The hops and grains beverage known worldwide as beer is about to go beyond its typical taste to be similar to experiencing cold summer drinks.
Coors Light Iced T, reports Daily Finance
, are to be sold in aluminum cans reminiscent of conventional Coors Light. It will have somewhere around 4 percent alcohol content as well.
Drinks boasting flavors like this are getting wildly popular, and tea on its own is seeing its day in the limelight. Despite its name, however, Coors Light Iced T will contain no caffeine and thus, no actual tea. But the goal of this endeavor is to lure in fans of beverages such as wine and citrus-flavored cocktails, and will initially appear in Canada says The Daily News
. If it does well there, then it will be brought into the United States as well.
Beer sales have been somewhat subpar as of late according to the Wall Street Journal
; producers of hard liquor such as Smirnoff Vodka and Southern Comfort are concocting their own flavored brews which is a main reason beverages with more alcohol content have become more appealing to consumers.
Denver-based Molson Coors, in addition to other beer companies such as Belgium's Anheuser-Busch are attempting to counter this trend that has been working against them for the past three years. The latter company recently announced Lime-a-Rita
, a beer alleged to taste like a margarita.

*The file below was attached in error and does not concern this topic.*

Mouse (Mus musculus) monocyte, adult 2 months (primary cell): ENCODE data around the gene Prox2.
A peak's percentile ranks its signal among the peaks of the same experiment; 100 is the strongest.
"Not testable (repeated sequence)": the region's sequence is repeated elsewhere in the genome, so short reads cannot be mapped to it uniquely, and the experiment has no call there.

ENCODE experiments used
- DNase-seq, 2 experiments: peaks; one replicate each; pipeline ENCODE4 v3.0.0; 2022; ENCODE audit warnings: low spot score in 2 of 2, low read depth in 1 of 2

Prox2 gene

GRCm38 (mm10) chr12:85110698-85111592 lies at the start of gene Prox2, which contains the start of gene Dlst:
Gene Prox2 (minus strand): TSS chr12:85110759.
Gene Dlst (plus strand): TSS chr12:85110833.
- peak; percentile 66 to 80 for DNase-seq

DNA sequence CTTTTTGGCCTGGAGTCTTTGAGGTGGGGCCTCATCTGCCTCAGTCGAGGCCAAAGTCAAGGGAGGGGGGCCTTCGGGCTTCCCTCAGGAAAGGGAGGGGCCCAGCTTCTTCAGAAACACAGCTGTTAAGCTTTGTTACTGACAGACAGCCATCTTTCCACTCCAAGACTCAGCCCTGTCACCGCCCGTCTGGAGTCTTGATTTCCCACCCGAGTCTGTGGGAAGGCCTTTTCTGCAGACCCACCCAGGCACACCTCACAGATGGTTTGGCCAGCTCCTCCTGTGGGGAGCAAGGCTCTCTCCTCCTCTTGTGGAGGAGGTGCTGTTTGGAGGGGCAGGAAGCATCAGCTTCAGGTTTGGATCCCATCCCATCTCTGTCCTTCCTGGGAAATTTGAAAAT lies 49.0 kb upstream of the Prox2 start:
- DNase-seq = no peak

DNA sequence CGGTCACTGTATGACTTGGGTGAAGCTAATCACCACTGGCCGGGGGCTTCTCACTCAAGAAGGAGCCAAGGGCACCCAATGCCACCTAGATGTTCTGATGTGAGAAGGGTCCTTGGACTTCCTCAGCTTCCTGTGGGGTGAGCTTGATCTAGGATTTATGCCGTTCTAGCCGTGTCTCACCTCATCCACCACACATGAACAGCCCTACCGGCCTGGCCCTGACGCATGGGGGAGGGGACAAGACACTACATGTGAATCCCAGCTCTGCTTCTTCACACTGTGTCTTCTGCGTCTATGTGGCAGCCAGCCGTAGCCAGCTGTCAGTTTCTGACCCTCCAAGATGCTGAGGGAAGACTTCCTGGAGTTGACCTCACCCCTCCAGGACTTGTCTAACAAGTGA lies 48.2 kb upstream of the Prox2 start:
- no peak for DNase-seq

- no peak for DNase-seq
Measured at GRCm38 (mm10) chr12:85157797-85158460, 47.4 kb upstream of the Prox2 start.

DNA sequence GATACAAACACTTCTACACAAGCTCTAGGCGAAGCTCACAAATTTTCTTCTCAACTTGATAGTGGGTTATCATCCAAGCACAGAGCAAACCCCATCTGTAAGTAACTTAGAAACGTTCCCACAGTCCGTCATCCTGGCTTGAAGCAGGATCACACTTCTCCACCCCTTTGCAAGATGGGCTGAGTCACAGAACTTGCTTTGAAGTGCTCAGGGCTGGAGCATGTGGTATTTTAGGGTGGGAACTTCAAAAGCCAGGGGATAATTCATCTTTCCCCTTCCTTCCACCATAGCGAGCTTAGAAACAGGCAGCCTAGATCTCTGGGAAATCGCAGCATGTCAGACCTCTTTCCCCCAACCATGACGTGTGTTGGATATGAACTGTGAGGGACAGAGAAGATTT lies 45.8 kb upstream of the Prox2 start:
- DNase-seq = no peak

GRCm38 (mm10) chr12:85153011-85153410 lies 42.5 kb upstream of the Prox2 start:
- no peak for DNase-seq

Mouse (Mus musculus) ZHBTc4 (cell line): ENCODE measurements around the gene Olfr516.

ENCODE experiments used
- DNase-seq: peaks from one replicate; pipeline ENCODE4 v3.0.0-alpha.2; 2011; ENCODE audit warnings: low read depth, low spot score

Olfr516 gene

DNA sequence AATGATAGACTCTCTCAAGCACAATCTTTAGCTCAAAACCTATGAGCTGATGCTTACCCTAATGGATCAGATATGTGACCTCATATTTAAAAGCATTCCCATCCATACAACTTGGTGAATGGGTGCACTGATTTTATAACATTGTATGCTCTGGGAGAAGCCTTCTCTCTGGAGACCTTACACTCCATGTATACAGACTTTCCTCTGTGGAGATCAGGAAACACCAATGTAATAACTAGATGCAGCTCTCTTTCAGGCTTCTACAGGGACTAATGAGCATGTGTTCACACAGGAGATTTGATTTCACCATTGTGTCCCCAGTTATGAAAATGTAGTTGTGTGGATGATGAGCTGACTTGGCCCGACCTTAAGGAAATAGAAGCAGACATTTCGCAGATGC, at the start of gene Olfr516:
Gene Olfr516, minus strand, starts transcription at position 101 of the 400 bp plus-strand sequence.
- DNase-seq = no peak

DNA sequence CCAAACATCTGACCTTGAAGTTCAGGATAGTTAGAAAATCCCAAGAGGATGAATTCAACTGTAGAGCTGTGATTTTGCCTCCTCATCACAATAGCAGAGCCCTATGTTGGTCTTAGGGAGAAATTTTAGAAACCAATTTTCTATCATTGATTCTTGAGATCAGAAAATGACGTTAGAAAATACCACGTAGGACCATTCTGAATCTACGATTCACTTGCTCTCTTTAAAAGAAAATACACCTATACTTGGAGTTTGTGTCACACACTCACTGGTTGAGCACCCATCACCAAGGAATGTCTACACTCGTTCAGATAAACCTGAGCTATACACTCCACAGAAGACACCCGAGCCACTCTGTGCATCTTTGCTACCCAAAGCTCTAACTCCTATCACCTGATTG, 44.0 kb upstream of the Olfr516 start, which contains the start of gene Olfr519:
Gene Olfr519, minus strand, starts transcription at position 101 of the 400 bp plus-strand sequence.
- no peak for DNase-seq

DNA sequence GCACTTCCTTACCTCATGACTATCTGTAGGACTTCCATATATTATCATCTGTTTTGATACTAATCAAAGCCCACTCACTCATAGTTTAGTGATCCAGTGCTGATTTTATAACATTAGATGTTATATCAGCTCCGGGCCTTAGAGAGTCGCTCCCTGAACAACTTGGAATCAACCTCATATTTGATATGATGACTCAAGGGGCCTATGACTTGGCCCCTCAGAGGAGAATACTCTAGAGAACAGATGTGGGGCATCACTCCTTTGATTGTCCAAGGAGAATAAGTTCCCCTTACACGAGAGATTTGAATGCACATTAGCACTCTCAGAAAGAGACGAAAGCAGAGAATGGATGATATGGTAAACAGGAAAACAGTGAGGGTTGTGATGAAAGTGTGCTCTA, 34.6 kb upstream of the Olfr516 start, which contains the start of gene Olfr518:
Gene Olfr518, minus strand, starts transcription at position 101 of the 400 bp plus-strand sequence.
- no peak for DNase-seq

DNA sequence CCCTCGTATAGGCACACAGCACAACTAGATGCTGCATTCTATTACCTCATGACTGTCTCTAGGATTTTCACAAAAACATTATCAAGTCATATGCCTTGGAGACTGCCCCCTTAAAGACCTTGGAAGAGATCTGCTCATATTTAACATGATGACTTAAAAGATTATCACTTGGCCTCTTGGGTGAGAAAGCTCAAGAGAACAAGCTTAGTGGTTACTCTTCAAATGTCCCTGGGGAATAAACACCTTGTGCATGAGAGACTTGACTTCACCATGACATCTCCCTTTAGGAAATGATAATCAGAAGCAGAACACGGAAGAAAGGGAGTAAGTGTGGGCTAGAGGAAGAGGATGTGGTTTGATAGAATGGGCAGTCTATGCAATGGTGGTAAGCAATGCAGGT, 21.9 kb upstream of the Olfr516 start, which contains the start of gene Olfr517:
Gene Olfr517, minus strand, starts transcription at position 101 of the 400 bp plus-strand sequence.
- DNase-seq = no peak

Several other companies are taking the initiative with flavored beer too; Dogfish Head Craft Brewers has created what is known as Noble Rot, which is a beer produced out of wine grapes.
This is obviously not the first time iced tea and alcohol have endured hybridization, as least as far as title is concerned. Long Island iced tea, albeit not usually made with actual tea, does have a taste that might convince you otherwise if you didn't know any better. The John Daly consists of lemonade, sweet tea and vodka, and Boston Beer (parent of Sam Adams) came out with the hard tea beverage Twisted Tea.
The beer industry's past with moves like this has been, if anything, up and down, and makes predicting the future of its latest projects difficult. Ultimately, only time will tell what successes (or failures) await these flavored drinks and the beer industry all together.